U.S. and global trade are greatly affected by the growth and stability of world markets, including changes in world population, economic growth, and income. Other factors affecting agricultural trade are global supplies and prices, changes in exchange rates, government support for agriculture, and trade protection policies.
With the productivity of U.S. agriculture growing faster than domestic food and fiber demand, U.S. farmers and agricultural firms rely heavily on export markets to sustain prices and revenues. Historically, U.S. imports have increased steadily, as demand for diversification in food expands. U.S. consumers benefit from imports because imports expand food variety, stabilize year-round supplies of fresh fruits and vegetables, and temper increases in food prices.
U.S. agricultural exports have been larger than U.S. agricultural imports since 1960, generating a surplus in U.S. agricultural trade. This surplus helps counter the persistent deficit in nonagricultural U.S. merchandise trade (see data table Value of U.S. trade-agricultural, nonagricultural, and total by fiscal year or calendar year ). Even if there were a trade deficit in agricultural products, this does not imply a lack of competitiveness on the part of U.S. agriculture. Rather, it reflects increasing diversity in consumers' food choices and changing relative exchange rates, which make U.S. goods relatively more/less expensive in international markets and import goods relatively less/more expensive.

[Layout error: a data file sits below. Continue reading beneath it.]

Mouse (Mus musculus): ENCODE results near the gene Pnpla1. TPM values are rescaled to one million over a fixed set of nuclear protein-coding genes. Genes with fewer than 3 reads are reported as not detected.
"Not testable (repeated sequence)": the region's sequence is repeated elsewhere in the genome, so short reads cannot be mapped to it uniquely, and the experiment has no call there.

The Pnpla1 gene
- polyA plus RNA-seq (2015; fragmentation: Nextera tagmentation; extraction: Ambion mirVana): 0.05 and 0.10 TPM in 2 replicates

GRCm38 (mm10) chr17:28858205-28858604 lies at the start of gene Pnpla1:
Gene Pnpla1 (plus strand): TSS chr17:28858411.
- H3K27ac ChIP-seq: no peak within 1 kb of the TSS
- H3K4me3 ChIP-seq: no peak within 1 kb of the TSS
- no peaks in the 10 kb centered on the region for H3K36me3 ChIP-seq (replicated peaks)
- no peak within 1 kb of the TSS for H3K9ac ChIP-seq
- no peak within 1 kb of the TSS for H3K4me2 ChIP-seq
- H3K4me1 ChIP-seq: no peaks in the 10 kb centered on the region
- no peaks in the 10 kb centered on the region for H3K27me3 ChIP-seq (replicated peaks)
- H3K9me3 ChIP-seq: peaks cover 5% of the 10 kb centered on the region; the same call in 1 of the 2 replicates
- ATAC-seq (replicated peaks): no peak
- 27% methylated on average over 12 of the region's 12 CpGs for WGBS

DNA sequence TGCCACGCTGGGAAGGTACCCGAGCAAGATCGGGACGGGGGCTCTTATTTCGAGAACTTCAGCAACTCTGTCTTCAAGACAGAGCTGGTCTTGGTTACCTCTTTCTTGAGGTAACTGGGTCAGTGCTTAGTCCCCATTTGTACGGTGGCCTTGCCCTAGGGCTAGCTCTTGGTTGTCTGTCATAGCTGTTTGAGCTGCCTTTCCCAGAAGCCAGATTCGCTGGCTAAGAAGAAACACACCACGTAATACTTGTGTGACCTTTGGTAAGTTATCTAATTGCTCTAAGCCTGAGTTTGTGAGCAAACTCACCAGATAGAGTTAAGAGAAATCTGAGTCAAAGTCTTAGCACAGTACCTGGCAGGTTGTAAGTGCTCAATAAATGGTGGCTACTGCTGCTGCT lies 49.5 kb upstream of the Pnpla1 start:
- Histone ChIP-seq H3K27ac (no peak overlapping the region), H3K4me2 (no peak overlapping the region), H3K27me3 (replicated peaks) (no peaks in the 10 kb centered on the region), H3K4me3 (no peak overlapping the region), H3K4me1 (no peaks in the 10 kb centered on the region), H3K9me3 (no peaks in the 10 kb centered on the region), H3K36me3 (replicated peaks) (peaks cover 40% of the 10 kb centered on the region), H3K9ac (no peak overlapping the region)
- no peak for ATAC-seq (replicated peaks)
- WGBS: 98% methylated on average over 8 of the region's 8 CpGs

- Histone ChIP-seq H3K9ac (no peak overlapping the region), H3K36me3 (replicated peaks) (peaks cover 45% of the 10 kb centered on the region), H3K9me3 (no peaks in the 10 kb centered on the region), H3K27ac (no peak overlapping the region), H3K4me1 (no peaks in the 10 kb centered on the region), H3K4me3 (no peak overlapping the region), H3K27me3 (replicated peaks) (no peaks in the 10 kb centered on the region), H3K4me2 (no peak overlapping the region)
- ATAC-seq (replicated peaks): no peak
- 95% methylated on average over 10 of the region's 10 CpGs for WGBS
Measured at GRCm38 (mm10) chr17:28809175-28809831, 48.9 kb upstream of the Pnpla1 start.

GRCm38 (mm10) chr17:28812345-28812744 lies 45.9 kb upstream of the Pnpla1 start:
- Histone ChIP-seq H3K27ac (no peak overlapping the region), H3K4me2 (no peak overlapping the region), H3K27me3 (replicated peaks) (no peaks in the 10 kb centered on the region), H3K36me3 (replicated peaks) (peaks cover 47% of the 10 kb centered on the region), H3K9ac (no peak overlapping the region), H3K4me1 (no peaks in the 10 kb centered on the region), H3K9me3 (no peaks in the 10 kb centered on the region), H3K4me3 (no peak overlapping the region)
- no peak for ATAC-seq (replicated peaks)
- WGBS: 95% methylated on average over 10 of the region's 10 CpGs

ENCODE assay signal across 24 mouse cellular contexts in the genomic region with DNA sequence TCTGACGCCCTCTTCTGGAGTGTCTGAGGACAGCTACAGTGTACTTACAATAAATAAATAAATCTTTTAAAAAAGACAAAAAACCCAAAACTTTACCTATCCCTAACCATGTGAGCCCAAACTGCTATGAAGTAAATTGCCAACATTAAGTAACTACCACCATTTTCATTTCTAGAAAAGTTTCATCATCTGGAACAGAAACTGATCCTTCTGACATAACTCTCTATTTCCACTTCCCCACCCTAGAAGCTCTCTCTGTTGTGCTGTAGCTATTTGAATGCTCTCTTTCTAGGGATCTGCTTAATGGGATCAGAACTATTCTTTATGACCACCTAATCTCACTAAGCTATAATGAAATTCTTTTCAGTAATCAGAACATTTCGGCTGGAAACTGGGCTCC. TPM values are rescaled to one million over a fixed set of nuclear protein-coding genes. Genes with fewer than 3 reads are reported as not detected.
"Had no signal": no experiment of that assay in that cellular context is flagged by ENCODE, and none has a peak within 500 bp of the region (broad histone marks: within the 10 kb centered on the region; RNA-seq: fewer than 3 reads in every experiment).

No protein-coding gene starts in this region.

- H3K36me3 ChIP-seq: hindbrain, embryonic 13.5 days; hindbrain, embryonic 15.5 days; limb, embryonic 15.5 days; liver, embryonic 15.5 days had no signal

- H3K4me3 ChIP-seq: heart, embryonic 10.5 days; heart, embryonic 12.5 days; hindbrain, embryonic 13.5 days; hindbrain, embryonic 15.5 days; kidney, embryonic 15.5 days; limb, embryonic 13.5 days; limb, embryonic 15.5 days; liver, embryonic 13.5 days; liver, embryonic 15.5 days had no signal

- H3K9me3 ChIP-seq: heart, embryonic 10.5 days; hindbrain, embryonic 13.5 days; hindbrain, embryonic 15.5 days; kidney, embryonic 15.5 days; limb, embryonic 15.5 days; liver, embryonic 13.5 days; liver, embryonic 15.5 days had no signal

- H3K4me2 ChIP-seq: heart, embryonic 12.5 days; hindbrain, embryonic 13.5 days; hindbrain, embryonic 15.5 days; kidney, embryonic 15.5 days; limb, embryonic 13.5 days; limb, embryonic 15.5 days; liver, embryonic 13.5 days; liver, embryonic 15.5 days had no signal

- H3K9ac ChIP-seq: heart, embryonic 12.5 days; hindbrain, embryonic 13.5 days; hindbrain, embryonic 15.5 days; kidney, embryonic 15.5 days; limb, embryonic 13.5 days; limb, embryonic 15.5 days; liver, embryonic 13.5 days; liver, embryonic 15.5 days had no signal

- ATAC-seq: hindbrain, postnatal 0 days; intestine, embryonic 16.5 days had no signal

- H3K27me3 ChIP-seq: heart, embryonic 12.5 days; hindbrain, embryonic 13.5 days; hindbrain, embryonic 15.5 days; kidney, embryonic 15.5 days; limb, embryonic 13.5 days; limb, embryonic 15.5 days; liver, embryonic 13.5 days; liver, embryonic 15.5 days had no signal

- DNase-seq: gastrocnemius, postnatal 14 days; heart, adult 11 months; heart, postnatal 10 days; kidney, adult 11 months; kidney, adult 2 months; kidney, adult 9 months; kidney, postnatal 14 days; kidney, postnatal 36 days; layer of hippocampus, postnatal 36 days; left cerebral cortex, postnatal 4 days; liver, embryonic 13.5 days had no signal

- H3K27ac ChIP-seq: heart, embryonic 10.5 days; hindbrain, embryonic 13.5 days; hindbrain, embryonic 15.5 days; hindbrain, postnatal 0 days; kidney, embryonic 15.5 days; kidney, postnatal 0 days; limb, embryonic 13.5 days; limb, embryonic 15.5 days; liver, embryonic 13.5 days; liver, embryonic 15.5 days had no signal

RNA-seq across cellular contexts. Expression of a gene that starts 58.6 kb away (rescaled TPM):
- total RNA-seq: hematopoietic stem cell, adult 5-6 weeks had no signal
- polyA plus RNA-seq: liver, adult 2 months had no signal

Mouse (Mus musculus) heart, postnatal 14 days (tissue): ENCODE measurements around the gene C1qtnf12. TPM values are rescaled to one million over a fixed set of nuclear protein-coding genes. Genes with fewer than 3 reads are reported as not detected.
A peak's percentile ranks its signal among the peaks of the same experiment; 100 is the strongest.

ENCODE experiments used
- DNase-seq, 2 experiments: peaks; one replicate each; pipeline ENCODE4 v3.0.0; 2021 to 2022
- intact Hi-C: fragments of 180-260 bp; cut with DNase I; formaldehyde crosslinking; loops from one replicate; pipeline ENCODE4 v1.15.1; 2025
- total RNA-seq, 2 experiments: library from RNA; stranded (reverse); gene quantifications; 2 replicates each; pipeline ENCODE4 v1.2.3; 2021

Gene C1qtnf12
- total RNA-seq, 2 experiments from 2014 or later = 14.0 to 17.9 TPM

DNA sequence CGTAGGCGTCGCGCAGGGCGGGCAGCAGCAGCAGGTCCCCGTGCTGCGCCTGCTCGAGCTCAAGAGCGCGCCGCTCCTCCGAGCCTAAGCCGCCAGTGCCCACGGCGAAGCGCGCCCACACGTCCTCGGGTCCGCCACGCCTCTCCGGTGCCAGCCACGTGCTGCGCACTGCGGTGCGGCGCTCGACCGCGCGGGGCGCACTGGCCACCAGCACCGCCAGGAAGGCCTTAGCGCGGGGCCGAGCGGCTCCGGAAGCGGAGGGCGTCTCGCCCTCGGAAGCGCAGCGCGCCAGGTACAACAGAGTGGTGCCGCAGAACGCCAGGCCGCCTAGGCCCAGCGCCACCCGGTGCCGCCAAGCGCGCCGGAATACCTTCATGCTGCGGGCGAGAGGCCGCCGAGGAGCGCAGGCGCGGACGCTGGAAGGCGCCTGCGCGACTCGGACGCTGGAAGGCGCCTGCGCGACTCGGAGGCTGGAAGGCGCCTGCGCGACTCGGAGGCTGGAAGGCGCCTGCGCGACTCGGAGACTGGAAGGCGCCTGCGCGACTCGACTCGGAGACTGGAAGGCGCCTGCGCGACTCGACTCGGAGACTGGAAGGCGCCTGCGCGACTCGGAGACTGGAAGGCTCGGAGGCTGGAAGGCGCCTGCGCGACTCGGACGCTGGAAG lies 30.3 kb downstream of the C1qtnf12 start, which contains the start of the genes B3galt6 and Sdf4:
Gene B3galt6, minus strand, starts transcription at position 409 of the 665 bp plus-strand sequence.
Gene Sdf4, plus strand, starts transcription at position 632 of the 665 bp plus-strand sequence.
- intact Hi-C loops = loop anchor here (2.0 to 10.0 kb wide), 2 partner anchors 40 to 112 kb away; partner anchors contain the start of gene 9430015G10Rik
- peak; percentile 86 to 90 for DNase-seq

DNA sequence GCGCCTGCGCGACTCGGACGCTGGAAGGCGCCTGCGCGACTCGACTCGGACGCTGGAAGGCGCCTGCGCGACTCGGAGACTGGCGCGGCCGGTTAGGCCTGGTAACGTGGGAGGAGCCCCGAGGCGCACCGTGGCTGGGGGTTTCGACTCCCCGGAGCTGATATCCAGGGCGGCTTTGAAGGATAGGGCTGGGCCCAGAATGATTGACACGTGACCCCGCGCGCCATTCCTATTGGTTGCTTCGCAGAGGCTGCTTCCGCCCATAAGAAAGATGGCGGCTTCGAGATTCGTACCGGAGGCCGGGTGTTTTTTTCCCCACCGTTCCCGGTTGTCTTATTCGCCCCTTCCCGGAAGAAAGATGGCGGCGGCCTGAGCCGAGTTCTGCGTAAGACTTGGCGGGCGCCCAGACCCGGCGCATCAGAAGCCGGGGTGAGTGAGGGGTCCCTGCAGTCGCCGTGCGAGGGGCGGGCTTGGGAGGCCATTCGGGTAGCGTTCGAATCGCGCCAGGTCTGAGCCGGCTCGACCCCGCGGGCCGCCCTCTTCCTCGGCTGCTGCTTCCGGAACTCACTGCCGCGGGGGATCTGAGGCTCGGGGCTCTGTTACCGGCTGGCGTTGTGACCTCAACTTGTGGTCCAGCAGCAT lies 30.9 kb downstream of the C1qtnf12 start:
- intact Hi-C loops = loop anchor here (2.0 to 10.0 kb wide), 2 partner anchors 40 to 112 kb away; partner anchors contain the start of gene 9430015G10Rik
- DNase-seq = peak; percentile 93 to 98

ERS provides research and analysis on factors influencing U.S. agricultural exports and imports.